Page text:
WormFaxNSW – January 2017
The January issue is now up on the web:
Many thanks to the labs at NSW DPI, EMAI (Kathy Cooper et al), and to Veterinary Health Research (now part of Invetus)), Armidale (Amanda Saunders et al) for supplying (every month, over many years), summary data on sheep WormTests around NSW.
NAPfix® is back (we have an OP-based drench again)
Australia has had an organophosphate-based sheep drench for over half a century, with an occasional gap in supply.
Naphthalophos (NAP) (“Rametin” (Bayer)) was one of the early ones.
In the last decade or two, we have had a few choices, e.g. pyraclifos (pyraclifos + albendazole (ABZ); “Colleague”(Coopers)), various brands of NAP in addition to Bayer’s “Rametin” (“Combat”(Virbac), and “Pole Vault”), and the NAP-based combination, NAPfix (NAP+abamectin+ABZ (Jurox)). And, for a time “Neguvon” (triclorphon (Bayer)), was available under permit for use in goats to control Haemonchus. (My connection with Neguvon began back in the ‘olden days’. In the late 1970s, the typical mix vets in Australia used to drench (stomach tube) horses was Neguvon (for bots), thiabendazole (the new BZ ‘wonder’ drench (‘released in AU mid 1960s, for sheep etc), and piperazine).
OPs had a narrower safety index than many drenches, and so had to be used with care. However, they gave us another option, an active from a different family, and were especially useful when used in combination with unrelated actives. Through the 90s and ‘noughties’ we particularly hoped that use of OPs would take some pressure off the ‘mectins’ (macrocyclic lactones).
By 2016, OP-based sheep drenches had become thin on the ground in AU. See here:
It appeared we would no longer have access to an OP drench unless NAPfix made a comeback, which it has just recently.
NAPfix was first released ~ 2012. See here: https://wormmailinthecloud.wordpress.com/2012/11/05/wrml-napfix-hendra-vaccine-and-a-vets-life/
According to a recent release from Jurox, NAPfix® was ‘subject to a voluntary non-urgent recall in 2014 due to issues with the dispersibility of the product’. (For your information a copy of the company’s release is attached. Undated; received 2017-02-28).
As always, discuss this information and the role of NAPfix on your property with your adviser.
As to cost, I am guessing the price of NAPfix will be in the same ballpark as other multi-active (triple and quadruple) combinations, but “I have no real visibility around this” (“going forward”).
Assume nothing when it comes to any drench product, including those containing the newest (novel) actives (monepantel and derquantel). Regularly monitor the efficacy of all anthelmintics.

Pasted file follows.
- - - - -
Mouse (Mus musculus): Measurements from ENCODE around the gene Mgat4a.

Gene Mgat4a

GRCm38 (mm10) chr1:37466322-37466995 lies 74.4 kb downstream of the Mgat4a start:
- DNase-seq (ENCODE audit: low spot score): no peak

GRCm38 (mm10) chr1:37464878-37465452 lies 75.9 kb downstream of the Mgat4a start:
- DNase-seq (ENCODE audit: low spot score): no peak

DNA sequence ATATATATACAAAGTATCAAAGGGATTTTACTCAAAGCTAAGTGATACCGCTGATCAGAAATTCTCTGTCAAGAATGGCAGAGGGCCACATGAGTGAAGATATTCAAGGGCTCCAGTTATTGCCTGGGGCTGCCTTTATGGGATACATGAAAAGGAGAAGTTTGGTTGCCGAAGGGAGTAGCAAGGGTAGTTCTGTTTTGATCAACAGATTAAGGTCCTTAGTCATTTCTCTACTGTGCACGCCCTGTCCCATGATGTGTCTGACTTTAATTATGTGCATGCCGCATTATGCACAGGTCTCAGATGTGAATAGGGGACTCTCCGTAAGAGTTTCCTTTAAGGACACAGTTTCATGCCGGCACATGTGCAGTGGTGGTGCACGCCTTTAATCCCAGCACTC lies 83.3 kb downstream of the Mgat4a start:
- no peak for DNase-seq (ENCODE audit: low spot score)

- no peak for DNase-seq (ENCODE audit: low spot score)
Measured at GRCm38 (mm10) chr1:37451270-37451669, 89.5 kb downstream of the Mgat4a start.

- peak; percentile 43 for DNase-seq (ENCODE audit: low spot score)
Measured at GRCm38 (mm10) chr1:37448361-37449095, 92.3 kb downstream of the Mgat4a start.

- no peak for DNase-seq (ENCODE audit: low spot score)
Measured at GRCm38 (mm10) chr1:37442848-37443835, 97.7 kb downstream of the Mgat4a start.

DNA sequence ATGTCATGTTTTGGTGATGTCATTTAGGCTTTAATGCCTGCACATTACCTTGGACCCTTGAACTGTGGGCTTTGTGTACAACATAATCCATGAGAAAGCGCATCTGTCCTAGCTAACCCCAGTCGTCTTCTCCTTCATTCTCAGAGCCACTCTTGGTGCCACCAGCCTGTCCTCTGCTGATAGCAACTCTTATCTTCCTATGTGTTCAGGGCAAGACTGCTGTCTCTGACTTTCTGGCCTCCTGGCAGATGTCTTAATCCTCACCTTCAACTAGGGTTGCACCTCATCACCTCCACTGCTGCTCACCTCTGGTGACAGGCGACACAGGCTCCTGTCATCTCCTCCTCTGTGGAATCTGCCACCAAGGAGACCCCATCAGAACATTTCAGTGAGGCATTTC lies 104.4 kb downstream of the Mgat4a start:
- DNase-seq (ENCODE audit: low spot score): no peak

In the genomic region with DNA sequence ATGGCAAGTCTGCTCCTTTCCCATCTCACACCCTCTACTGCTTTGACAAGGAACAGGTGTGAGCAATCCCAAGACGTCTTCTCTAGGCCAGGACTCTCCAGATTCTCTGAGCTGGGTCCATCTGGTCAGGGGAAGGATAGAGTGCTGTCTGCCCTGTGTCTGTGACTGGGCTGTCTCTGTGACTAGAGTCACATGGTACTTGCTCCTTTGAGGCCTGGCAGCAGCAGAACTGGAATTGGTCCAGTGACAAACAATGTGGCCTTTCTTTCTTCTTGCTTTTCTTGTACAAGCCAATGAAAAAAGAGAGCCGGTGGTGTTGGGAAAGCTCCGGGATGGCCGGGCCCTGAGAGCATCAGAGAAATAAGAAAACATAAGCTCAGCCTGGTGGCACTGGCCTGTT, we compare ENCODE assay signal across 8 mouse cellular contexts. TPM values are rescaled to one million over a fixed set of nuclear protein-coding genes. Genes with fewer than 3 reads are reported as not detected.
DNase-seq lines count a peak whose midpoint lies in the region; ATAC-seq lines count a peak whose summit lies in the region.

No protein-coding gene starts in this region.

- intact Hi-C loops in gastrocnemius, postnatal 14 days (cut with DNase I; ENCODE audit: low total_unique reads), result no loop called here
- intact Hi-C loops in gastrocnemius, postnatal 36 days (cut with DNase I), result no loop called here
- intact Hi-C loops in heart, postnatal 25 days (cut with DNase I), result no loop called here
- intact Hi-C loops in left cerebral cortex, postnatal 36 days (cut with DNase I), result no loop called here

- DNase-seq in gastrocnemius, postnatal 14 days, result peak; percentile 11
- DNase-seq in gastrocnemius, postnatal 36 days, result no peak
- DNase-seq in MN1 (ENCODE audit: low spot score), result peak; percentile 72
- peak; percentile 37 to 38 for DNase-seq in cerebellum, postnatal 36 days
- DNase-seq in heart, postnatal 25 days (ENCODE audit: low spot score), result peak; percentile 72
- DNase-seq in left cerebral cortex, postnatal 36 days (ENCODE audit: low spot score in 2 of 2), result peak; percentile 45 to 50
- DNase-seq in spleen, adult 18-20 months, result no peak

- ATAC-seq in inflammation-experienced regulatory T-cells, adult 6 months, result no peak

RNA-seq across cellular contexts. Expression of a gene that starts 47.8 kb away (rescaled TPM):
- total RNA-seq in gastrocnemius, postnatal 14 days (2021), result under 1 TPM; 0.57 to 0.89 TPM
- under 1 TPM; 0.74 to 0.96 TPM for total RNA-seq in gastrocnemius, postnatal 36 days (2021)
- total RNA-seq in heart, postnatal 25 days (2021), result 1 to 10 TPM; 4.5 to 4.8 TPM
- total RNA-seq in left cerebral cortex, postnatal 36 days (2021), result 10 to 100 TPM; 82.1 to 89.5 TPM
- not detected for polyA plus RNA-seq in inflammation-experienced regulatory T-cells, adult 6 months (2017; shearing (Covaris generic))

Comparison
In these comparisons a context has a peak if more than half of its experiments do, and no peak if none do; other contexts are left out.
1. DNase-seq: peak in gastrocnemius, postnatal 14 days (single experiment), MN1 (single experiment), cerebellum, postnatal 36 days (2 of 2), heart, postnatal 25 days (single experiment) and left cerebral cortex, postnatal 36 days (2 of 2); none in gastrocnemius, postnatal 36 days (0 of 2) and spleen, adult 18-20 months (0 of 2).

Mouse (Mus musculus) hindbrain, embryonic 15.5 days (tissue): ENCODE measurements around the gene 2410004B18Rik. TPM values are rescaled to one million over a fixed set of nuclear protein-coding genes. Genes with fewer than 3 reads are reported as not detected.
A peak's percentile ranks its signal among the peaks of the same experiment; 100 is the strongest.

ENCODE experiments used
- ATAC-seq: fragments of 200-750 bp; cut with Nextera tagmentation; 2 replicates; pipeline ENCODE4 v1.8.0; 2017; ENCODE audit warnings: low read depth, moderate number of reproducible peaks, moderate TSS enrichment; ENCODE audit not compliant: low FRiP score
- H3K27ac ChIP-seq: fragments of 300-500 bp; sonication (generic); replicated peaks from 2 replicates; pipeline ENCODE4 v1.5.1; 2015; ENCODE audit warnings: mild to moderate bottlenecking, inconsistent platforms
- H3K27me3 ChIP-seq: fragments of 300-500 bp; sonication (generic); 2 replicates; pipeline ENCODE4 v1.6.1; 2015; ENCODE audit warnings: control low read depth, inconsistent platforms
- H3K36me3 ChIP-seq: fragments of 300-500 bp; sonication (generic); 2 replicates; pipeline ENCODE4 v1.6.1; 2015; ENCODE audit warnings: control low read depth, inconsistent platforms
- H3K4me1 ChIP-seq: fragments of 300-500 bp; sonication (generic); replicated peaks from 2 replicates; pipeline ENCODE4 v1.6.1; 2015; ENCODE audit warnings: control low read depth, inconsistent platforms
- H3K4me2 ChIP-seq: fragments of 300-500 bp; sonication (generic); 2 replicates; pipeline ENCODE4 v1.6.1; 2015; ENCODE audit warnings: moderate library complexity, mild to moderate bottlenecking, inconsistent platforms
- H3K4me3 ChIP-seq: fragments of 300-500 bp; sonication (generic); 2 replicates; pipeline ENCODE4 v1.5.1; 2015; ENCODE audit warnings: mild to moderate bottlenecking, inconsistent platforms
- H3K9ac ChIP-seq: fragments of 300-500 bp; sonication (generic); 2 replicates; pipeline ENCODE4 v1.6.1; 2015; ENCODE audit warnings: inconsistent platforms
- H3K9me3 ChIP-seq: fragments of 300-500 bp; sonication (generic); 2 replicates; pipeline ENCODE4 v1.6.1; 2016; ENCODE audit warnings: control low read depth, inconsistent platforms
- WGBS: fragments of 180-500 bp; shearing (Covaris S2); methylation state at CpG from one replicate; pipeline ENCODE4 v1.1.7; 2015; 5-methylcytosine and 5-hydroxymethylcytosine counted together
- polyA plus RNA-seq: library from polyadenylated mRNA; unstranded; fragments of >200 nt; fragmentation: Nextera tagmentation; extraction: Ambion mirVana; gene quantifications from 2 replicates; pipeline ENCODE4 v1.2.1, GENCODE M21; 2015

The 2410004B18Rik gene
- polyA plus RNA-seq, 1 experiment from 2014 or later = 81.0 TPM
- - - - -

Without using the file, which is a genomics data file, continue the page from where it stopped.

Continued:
It is good that the Australian sheep industry again has access to an organophosphate drench (as well as the other drench groups). Each producer will need to determine if NAPfix can be added to the suite of products effective on their property. At the very least, do a DrenchCheck if using NAPfix (or any product!). This involves a worm egg count (WEC) on or just before the day of drenching, and again 14 days later. More information here. Seriously consider getting larval cultures/differentiations (‘wormtype’) done as well, even if egg counts at the day 14 WEC are relatively low.
The best is to set up a DrenchTest, where a series of different anthelmintic actives are tested. More information here. You can test individual actives, and work out likely efficacies of multi-active combinations from there. (Use the Wormboss combination-drench-efficacy-calculator). (In the case of NAPfix, it might be hard now to get naphthalophos as a single active product (Rametin), and in the case of Startect, derquantel is not available on its own).
Constantinoiu C photos
Another photo (used with permission) from Dr Constantin Constantinoiu of James Cook University. Qld. In the last WormMail, we had one of an Haemonchus larva which ingested fluorescent bacteria. Great pic! Here is another nice one from CC: Haemonchus on abomasal mucosa. (Please do not use the pic without permission from the owner).
Practical biosecurity hints when bringing home purchased cattle
A good summary/introduction by Dr Pat Kluver. Pat concludes by saying the article does not present an exhaustive list of recommendations, and suggests readers get the biosecurity app: http://www.farmbiosecurity.com.au/farmbiosecurity-app/ ( I am about to check it out). PS. Pat mentions triclabendazole-based flukicides as part of an effective quarantine treatment when fluke might be an issue. Another option in cattle, similarly effective, are the injectable flukicides that contain nitroxynil + clorsulon. (As always, check the label, including withholding periods etc).
Image source: Apple
Wedgies v drones
My money is on the wedgies.
SL, Armidale 2017-03-01